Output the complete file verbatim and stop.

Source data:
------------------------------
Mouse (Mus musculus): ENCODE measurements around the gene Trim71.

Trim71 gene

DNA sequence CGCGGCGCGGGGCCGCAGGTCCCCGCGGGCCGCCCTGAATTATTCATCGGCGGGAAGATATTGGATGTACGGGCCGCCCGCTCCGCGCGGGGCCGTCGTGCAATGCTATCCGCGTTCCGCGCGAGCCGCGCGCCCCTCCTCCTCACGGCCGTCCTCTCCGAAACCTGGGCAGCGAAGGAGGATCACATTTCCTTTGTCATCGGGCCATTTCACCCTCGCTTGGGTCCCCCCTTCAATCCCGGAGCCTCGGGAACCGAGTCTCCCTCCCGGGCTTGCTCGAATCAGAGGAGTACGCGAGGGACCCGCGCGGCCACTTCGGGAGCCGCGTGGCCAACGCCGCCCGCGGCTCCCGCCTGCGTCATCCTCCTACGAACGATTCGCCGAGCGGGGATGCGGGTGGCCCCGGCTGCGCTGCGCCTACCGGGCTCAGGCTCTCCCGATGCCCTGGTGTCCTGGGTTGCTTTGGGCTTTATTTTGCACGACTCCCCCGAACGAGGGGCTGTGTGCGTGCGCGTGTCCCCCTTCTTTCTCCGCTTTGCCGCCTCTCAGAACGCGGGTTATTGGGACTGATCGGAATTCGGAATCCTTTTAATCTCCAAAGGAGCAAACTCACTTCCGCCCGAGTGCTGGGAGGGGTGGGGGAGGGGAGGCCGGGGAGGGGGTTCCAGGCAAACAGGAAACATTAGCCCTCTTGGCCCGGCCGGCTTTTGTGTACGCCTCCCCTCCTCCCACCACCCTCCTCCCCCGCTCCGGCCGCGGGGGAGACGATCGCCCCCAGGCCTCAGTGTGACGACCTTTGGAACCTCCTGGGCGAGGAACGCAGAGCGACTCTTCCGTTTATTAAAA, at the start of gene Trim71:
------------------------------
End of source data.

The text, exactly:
Mouse (Mus musculus): ENCODE measurements around the gene Trim71.

Trim71 gene

DNA sequence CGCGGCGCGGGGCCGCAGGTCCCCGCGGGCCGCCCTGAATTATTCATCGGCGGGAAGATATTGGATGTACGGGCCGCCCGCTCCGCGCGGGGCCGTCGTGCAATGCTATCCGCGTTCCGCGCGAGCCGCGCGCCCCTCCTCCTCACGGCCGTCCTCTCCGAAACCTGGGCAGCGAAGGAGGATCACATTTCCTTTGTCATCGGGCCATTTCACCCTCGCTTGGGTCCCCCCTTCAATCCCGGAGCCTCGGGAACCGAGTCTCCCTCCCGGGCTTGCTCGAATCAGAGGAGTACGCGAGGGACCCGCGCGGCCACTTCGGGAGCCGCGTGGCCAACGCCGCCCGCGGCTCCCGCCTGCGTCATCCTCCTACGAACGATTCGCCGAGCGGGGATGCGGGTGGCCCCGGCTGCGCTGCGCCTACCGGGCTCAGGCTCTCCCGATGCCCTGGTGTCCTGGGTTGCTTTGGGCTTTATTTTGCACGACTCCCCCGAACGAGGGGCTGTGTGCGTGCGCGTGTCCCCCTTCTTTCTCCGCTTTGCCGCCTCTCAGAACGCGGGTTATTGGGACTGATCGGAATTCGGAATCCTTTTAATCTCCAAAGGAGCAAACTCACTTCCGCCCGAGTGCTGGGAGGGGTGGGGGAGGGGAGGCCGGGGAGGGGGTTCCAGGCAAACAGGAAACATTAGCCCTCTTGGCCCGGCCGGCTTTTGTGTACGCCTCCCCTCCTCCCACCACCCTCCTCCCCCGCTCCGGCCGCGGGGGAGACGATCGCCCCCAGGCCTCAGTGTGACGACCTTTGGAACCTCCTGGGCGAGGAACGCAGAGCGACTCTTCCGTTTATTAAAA, at the start of gene Trim71: